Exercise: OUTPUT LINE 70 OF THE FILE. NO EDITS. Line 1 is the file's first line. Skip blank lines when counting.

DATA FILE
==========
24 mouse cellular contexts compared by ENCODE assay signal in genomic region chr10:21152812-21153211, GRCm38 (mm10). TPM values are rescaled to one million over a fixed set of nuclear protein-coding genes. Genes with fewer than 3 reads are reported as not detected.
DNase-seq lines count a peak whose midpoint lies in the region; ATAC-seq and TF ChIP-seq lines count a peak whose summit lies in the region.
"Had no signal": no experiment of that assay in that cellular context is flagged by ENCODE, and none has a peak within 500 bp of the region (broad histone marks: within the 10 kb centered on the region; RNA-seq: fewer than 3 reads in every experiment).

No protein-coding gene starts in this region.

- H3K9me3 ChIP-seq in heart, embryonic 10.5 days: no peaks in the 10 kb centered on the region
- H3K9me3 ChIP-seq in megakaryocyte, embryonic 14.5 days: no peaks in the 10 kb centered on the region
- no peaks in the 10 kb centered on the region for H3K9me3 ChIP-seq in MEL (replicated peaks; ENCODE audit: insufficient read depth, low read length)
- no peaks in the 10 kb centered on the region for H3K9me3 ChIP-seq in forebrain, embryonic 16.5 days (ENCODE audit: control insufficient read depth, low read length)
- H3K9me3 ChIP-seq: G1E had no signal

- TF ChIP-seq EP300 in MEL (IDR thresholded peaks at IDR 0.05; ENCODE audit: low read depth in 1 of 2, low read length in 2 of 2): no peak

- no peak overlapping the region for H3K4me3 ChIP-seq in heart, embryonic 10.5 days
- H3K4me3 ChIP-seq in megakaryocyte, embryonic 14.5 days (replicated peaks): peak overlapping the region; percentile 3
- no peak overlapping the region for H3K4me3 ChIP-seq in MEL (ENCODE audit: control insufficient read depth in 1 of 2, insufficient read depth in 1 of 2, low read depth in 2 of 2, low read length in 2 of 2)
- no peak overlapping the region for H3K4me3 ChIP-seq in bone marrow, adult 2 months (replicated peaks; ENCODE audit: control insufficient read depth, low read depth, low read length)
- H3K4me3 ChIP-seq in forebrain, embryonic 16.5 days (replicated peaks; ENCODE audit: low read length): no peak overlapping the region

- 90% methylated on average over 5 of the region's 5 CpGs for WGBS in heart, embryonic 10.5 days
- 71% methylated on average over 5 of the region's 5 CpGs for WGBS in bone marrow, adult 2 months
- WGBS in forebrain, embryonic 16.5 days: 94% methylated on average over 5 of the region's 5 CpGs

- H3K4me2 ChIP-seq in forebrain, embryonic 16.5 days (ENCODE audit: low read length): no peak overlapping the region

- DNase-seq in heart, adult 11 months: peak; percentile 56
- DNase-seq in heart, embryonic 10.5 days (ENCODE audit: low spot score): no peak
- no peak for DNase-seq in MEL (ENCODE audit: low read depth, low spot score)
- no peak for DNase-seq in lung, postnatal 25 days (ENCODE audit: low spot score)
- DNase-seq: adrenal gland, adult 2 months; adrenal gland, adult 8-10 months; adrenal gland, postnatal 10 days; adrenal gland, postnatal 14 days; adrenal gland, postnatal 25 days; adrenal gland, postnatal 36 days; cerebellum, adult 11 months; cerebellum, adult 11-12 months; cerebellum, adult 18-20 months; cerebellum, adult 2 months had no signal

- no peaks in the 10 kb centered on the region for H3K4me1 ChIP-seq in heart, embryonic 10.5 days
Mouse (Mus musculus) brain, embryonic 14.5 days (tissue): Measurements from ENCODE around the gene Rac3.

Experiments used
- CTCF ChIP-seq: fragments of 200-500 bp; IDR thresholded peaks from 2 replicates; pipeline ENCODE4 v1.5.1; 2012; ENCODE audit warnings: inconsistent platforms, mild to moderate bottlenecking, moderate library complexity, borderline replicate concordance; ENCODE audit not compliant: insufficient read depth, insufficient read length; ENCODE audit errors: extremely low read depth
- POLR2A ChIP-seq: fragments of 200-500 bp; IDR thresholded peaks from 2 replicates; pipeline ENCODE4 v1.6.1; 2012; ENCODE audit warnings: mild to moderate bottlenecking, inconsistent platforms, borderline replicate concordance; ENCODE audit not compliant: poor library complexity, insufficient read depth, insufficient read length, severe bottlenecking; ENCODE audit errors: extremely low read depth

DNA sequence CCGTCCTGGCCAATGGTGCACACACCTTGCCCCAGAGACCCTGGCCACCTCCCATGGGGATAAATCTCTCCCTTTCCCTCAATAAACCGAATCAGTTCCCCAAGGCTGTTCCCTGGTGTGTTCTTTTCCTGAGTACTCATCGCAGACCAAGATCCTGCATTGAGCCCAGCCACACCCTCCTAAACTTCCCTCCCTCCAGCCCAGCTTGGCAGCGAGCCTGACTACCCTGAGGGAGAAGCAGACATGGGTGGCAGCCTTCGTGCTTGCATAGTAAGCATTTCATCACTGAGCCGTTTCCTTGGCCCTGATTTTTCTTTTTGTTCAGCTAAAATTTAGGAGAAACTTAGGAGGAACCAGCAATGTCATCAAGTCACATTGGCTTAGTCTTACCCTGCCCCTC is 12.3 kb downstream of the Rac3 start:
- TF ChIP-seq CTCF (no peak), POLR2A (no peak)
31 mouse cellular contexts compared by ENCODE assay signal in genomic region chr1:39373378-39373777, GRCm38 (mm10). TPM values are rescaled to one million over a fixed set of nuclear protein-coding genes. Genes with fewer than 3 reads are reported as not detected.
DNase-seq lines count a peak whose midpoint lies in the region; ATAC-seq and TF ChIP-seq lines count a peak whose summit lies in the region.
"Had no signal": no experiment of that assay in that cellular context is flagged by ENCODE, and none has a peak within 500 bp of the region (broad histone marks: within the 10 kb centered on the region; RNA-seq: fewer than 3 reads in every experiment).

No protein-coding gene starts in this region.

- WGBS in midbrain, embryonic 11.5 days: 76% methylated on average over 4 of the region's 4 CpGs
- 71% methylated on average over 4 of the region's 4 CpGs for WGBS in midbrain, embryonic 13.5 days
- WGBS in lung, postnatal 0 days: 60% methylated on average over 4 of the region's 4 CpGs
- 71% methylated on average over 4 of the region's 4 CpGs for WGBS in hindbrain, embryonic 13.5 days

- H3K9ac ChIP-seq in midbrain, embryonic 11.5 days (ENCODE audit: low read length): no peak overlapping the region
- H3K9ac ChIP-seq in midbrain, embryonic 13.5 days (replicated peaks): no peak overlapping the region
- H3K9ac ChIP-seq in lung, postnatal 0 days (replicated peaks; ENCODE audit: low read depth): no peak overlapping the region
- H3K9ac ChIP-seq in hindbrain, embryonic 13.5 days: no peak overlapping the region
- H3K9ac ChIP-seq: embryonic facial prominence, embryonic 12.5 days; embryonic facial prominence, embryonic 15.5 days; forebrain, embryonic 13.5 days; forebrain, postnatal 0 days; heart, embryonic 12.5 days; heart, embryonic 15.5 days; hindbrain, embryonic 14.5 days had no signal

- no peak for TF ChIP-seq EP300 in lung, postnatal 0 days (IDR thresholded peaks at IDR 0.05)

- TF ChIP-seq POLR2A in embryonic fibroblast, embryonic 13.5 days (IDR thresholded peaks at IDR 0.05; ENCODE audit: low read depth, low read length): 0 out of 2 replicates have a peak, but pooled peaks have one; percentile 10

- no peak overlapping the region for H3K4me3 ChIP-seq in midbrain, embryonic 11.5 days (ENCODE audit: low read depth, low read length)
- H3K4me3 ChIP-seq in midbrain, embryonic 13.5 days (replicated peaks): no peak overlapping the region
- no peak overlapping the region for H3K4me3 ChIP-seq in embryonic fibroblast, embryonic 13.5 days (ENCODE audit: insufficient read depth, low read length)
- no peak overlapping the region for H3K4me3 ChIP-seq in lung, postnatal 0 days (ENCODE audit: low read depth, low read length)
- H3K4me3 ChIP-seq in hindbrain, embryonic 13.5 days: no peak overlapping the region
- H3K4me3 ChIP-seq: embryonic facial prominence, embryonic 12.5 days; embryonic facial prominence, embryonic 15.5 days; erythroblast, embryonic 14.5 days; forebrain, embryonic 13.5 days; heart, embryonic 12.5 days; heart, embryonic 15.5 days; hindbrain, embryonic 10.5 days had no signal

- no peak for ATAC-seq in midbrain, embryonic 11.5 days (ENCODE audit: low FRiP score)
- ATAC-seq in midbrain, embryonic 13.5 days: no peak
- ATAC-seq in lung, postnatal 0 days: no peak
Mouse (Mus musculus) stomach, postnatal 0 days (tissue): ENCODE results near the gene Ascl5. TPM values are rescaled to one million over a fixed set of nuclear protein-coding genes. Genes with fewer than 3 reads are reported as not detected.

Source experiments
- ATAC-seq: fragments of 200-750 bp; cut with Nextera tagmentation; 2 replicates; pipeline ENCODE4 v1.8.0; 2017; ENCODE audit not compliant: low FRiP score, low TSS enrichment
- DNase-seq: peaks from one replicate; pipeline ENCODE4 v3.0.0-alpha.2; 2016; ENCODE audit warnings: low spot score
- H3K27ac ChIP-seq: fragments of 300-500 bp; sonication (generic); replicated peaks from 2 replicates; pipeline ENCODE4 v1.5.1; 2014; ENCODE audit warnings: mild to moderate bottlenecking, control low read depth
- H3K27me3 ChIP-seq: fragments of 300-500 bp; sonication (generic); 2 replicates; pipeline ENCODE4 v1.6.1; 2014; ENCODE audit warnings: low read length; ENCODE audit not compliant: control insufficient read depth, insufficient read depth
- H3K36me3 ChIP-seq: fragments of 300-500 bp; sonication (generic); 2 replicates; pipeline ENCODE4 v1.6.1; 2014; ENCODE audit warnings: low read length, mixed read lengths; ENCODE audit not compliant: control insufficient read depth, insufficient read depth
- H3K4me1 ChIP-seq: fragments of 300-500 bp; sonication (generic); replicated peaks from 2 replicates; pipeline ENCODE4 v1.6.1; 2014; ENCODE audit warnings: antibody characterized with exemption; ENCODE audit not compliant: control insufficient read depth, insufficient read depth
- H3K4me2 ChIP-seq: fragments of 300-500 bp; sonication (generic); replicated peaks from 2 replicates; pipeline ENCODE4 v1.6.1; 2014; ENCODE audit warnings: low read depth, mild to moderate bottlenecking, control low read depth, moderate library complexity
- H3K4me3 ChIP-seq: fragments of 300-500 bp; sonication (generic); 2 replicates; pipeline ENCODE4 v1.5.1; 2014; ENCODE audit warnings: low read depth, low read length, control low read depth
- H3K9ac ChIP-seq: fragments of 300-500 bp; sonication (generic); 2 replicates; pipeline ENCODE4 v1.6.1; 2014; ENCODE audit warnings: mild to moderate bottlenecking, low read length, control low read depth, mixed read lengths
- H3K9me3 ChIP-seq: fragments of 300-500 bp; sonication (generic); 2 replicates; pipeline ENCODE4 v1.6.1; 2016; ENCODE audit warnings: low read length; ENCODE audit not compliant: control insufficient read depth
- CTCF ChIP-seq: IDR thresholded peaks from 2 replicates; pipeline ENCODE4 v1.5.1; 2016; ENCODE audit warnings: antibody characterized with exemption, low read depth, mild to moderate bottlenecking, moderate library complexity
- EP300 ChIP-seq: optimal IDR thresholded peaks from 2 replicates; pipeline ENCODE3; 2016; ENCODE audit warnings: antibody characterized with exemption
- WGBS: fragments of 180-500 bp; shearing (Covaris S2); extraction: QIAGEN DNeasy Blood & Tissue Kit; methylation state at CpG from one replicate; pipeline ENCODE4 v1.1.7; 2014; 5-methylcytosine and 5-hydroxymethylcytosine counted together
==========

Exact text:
- WGBS: fragments of 180-500 bp; shearing (Covaris S2); extraction: QIAGEN DNeasy Blood & Tissue Kit; methylation state at CpG from one replicate; pipeline ENCODE4 v1.1.7; 2014; 5-methylcytosine and 5-hydroxymethylcytosine counted together